City councilors want to learn more about a potential multi-million dollar hydroelectric project at the South Saskatchewan River Weir in Saskatoon, a city in central Saskatchewan, Canada.
According to the city, an engineering pre-feasibility report conducted by Knight Piesold Consulting in 2009 indicates, “Depending on the size and capacity of the proposed hydropower station, the estimated capital costs range between C$26.3 and C$57.9 million, with annual revenue projections estimated between C$1.9 and C$5.5 million beginning in year 2016.
The Saskatoon Weir, completed in 1940, is an 11 ft high, concrete, ogee-crested structure about 985 ft in length. It is an overflow-type dam used to raise the level of the South Saskatchewan River through Saskatoon. The city of Saskatoon owns the weir, but there are many agencies that have jurisdiction as to what can or cannot be done with river or riverbank development.
It is not immediately clear exactly what agencies have jurisdiction and each agency’s level of authority.
At the Saskatoon City Council meeting in April, official minutes indicate Cliff Smith, consulting hydraulic engineer, said Saskatoon Light & Power asked him in 2010 to do a third-party review of the Knight Piesold report.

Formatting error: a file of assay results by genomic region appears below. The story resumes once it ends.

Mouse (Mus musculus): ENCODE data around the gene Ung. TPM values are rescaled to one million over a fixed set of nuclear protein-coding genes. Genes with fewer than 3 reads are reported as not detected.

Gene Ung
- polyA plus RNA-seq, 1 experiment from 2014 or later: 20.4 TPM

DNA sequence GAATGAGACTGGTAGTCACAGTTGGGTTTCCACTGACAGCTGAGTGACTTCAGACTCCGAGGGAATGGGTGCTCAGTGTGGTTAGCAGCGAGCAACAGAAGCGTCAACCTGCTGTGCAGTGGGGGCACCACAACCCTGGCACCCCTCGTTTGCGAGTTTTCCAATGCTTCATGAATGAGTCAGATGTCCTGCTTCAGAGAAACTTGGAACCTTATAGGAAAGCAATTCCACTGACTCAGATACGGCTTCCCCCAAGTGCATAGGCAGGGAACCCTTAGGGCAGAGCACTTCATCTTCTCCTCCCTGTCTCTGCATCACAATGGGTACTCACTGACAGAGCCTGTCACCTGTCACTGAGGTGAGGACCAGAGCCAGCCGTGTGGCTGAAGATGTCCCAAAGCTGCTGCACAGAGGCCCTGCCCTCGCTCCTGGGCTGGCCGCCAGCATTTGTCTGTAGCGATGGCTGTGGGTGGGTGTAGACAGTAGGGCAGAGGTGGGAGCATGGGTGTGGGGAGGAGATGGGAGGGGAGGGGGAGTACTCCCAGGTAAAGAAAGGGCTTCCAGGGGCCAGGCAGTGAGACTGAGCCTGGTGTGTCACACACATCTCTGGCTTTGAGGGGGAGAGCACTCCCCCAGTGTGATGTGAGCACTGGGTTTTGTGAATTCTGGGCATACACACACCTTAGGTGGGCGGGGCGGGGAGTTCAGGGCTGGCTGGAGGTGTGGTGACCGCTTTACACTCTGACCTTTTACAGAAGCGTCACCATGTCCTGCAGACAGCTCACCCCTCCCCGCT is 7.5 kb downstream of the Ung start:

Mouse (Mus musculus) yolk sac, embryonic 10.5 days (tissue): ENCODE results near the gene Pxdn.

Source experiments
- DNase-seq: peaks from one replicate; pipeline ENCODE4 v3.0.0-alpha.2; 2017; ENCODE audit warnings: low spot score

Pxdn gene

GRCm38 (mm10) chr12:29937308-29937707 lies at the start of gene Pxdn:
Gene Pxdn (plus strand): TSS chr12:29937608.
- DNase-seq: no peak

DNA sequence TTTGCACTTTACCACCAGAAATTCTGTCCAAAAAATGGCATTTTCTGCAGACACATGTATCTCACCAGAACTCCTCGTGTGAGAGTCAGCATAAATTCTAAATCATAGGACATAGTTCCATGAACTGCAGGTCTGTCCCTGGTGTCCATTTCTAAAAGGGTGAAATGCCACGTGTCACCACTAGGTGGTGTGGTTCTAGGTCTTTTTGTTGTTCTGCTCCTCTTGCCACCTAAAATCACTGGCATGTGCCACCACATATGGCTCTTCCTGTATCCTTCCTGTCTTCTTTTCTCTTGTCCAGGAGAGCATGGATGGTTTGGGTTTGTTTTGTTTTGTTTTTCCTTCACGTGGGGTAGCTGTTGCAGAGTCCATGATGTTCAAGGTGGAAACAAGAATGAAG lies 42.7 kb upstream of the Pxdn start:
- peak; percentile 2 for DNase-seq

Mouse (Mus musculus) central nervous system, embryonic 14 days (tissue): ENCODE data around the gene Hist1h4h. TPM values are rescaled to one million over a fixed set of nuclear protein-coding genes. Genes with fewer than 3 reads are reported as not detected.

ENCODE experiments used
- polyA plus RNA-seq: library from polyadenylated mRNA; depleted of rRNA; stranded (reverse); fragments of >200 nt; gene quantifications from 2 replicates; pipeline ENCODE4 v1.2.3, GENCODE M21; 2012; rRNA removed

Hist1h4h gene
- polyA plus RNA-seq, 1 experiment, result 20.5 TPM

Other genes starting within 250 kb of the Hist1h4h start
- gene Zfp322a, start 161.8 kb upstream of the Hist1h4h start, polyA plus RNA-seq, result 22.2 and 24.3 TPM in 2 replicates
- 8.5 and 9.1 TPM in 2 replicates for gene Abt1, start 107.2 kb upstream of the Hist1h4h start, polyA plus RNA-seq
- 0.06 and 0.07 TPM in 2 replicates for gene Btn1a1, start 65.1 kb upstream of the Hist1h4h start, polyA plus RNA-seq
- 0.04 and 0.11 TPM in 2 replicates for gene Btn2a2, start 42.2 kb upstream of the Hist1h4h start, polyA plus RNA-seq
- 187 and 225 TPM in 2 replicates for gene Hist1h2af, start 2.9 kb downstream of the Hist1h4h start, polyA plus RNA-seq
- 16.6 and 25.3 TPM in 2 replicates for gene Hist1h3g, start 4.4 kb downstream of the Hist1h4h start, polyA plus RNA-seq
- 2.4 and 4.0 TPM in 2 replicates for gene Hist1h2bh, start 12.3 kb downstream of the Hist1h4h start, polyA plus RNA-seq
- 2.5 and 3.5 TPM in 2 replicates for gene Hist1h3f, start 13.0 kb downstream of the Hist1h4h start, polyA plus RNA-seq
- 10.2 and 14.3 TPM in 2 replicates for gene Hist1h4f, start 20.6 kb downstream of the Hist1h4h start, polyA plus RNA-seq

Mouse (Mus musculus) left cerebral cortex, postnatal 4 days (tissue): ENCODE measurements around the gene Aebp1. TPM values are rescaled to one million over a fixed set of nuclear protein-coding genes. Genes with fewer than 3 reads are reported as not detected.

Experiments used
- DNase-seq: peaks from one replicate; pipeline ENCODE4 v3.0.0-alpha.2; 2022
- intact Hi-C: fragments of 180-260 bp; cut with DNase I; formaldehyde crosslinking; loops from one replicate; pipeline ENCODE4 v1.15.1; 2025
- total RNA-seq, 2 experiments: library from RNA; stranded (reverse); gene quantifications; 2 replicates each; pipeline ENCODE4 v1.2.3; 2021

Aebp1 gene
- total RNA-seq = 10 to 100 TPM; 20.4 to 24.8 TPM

In Smith’s opinion, the pre-feasibility report underestimated costs and overestimated project financial benefits.
After he completed his contracted-review, Smith said he continued to take a personal interest in the project and provided information in this regard. Smith said his two main concerns with the proposed project are the capital costs and the methodology used for the benefits.
In his estimation, Smith thinks the total costs for the project could be in excess of C$70 million.
In an 8-3 vote, the council directed city administration to report back to the Standing Policy Committee on Environment, Utilities and Corporate Services with development options and potential next steps to advance the weir hydropower initiative.